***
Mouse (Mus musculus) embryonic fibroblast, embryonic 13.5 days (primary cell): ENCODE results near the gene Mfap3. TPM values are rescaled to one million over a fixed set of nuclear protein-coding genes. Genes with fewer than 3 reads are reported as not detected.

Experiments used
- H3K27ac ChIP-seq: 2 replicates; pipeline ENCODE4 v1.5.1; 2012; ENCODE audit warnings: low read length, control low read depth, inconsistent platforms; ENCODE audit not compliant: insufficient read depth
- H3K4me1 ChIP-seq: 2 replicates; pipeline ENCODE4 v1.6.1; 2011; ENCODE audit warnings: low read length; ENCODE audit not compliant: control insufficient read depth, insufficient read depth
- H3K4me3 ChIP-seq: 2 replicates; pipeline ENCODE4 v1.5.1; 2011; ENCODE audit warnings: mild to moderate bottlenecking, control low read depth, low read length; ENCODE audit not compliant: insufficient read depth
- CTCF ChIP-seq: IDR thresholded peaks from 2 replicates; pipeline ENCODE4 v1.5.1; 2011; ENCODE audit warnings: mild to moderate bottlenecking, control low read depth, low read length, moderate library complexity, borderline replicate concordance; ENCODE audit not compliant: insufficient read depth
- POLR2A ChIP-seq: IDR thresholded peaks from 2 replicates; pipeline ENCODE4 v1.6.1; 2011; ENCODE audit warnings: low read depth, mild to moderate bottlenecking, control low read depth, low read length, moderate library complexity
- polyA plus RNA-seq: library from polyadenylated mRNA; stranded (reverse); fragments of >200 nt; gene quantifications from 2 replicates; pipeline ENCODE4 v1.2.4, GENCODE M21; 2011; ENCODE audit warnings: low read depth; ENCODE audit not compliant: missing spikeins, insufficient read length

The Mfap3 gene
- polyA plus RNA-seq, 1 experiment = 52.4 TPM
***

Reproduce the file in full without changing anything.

Mouse (Mus musculus) embryonic fibroblast, embryonic 13.5 days (primary cell): ENCODE results near the gene Mfap3. TPM values are rescaled to one million over a fixed set of nuclear protein-coding genes. Genes with fewer than 3 reads are reported as not detected.

Experiments used
- H3K27ac ChIP-seq: 2 replicates; pipeline ENCODE4 v1.5.1; 2012; ENCODE audit warnings: low read length, control low read depth, inconsistent platforms; ENCODE audit not compliant: insufficient read depth
- H3K4me1 ChIP-seq: 2 replicates; pipeline ENCODE4 v1.6.1; 2011; ENCODE audit warnings: low read length; ENCODE audit not compliant: control insufficient read depth, insufficient read depth
- H3K4me3 ChIP-seq: 2 replicates; pipeline ENCODE4 v1.5.1; 2011; ENCODE audit warnings: mild to moderate bottlenecking, control low read depth, low read length; ENCODE audit not compliant: insufficient read depth
- CTCF ChIP-seq: IDR thresholded peaks from 2 replicates; pipeline ENCODE4 v1.5.1; 2011; ENCODE audit warnings: mild to moderate bottlenecking, control low read depth, low read length, moderate library complexity, borderline replicate concordance; ENCODE audit not compliant: insufficient read depth
- POLR2A ChIP-seq: IDR thresholded peaks from 2 replicates; pipeline ENCODE4 v1.6.1; 2011; ENCODE audit warnings: low read depth, mild to moderate bottlenecking, control low read depth, low read length, moderate library complexity
- polyA plus RNA-seq: library from polyadenylated mRNA; stranded (reverse); fragments of >200 nt; gene quantifications from 2 replicates; pipeline ENCODE4 v1.2.4, GENCODE M21; 2011; ENCODE audit warnings: low read depth; ENCODE audit not compliant: missing spikeins, insufficient read length

The Mfap3 gene
- polyA plus RNA-seq, 1 experiment = 52.4 TPM